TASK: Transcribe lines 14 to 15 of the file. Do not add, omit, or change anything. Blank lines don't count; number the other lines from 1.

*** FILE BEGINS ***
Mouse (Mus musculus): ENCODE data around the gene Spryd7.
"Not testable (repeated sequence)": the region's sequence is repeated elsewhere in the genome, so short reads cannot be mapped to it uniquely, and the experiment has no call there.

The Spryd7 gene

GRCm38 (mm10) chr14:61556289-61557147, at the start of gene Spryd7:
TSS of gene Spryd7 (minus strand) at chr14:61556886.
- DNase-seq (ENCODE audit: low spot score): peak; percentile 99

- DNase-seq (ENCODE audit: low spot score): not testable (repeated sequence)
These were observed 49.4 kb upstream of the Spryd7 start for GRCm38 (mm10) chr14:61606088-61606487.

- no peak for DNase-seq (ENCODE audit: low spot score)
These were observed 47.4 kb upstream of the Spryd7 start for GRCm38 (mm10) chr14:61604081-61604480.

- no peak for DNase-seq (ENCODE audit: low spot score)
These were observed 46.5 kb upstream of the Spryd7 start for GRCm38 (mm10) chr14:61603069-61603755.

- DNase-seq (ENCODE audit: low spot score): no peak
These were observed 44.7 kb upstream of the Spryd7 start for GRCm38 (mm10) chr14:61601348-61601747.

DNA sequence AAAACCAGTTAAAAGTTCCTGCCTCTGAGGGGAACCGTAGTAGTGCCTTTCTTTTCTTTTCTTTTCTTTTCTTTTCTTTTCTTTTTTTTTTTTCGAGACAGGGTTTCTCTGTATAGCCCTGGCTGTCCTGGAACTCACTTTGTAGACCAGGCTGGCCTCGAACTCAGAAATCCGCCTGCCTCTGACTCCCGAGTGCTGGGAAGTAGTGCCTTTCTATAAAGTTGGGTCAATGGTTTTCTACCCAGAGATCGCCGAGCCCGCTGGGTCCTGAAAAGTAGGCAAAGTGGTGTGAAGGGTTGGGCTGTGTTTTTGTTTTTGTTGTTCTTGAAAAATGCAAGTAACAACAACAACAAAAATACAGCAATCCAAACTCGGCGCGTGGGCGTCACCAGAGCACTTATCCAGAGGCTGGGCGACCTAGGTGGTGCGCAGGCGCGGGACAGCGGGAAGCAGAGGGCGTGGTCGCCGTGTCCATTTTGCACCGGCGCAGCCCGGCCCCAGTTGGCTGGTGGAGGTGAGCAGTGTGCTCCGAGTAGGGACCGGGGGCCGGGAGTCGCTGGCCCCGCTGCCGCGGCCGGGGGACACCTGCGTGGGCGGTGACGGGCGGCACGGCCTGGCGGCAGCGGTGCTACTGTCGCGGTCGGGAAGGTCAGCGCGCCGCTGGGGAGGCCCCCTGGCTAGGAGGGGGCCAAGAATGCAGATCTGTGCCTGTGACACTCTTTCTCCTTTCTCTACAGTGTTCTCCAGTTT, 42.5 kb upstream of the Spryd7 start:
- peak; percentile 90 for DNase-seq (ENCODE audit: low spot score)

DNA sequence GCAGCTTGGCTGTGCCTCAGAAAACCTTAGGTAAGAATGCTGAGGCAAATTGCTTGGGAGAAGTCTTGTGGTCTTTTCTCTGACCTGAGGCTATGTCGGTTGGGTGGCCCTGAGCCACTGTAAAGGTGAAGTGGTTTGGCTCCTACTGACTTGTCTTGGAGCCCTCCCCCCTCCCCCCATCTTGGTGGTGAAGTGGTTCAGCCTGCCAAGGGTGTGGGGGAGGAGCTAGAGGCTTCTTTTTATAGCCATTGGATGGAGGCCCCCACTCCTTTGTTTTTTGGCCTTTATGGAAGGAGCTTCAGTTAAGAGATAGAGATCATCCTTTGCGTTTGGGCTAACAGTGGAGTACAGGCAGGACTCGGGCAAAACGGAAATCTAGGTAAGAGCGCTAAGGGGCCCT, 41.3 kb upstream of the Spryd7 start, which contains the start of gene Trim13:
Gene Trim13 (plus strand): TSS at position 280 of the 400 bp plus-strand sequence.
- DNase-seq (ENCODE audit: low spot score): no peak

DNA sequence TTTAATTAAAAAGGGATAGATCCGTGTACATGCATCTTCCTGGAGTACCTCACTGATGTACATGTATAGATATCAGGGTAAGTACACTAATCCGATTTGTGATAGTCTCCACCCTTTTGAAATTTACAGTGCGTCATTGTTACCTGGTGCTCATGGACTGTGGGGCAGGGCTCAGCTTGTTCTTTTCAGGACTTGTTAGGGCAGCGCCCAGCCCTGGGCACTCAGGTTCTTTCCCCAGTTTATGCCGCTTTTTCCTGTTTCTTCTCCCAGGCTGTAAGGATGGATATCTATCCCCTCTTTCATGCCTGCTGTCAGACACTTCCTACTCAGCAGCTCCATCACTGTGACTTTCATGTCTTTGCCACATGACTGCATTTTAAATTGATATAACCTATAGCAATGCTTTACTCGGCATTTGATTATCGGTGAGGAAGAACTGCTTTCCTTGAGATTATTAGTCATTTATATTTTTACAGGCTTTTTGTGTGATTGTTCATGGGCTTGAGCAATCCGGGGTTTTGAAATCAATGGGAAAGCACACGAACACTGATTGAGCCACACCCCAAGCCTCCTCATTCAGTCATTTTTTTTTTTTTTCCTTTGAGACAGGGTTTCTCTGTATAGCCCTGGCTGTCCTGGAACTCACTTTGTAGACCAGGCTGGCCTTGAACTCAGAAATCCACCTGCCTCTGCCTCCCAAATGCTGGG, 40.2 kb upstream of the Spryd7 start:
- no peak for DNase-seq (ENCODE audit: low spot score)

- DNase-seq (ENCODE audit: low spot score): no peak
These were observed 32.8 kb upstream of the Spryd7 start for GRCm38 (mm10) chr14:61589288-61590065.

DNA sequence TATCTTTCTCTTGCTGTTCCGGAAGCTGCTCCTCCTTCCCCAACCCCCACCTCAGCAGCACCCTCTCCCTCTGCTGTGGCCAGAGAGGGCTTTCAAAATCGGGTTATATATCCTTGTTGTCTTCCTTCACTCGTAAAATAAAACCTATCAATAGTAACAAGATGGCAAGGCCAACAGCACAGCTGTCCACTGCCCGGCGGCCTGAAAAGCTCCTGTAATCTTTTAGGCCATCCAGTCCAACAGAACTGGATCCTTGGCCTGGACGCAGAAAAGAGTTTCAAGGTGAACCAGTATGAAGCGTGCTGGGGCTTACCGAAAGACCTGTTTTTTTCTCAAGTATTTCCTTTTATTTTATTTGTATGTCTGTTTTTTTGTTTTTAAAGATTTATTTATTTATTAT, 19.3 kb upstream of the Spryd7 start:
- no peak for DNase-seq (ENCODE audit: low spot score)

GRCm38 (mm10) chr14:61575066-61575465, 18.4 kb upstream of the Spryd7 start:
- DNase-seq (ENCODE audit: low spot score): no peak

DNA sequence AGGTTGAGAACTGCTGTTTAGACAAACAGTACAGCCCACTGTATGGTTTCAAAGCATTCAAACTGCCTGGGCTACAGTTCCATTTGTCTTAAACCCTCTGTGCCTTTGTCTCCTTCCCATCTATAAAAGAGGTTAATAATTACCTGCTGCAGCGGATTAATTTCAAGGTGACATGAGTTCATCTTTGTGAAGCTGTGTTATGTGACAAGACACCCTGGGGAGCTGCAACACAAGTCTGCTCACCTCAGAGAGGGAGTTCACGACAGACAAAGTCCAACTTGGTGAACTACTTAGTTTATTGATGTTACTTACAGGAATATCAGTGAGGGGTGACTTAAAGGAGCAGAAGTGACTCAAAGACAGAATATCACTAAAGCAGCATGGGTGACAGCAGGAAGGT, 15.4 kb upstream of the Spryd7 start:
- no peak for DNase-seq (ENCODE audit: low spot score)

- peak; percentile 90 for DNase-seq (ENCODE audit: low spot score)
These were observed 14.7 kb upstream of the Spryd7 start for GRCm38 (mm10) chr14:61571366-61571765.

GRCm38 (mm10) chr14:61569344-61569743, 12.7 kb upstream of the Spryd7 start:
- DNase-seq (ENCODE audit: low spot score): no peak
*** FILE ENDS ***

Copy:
These were observed 44.7 kb upstream of the Spryd7 start for GRCm38 (mm10) chr14:61601348-61601747.

DNA sequence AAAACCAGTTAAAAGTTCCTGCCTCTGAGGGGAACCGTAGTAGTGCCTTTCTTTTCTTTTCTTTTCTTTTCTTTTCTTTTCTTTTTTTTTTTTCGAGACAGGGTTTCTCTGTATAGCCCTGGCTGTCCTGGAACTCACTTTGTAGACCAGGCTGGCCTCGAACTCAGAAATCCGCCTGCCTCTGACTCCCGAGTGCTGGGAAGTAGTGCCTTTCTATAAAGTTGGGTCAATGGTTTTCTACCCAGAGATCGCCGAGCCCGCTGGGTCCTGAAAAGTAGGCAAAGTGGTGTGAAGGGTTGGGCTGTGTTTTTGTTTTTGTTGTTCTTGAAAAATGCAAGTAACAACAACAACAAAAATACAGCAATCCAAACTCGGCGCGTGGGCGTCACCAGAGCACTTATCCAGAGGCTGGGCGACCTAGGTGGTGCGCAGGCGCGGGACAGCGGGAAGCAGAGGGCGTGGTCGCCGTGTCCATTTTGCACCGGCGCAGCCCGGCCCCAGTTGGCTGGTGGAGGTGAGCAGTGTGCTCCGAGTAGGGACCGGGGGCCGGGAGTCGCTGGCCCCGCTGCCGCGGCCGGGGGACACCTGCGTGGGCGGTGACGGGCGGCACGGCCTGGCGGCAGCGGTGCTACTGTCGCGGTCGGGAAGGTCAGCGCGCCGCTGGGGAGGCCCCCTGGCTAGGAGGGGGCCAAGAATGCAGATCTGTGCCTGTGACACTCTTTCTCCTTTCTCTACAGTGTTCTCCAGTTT, 42.5 kb upstream of the Spryd7 start: